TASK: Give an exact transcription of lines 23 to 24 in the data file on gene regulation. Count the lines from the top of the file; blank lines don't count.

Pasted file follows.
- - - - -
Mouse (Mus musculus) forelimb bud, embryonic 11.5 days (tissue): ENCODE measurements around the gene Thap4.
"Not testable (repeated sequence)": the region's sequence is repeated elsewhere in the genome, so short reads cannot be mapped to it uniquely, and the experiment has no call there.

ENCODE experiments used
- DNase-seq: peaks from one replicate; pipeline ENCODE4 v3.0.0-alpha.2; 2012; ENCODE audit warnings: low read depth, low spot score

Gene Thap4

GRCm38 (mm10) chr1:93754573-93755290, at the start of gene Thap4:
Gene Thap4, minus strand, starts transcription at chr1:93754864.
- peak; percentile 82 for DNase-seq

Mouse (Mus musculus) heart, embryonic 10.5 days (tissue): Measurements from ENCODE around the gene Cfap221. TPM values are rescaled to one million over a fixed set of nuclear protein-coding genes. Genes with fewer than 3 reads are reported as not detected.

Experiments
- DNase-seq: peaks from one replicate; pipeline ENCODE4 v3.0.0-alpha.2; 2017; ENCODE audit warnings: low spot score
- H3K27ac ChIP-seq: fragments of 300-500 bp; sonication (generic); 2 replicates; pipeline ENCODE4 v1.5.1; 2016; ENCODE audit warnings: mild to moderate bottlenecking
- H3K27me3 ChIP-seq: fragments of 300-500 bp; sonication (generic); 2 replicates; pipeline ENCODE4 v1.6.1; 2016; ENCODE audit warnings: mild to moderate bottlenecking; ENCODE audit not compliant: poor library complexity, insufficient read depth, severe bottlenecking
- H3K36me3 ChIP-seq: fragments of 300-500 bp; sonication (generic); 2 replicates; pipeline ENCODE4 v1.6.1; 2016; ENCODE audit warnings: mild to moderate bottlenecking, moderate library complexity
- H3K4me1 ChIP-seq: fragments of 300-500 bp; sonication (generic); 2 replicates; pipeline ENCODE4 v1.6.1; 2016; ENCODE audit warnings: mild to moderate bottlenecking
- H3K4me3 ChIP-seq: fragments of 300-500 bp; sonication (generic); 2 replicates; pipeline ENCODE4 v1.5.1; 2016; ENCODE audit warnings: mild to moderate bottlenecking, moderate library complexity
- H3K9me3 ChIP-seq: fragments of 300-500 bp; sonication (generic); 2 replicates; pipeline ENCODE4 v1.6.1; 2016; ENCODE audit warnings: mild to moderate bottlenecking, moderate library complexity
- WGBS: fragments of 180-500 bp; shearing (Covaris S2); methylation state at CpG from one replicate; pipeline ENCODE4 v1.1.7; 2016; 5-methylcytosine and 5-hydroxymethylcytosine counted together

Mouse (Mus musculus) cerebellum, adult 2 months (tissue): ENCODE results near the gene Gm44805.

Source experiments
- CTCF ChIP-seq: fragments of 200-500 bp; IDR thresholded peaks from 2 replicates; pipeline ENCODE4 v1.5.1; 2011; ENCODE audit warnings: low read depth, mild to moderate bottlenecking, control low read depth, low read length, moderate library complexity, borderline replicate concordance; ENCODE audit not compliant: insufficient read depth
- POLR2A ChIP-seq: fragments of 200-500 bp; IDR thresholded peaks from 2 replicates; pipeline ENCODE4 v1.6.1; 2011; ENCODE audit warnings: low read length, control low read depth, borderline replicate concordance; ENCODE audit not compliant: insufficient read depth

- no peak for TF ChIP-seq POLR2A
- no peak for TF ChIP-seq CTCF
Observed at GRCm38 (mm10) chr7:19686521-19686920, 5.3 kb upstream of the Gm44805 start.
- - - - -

- no peak for TF ChIP-seq POLR2A
- no peak for TF ChIP-seq CTCF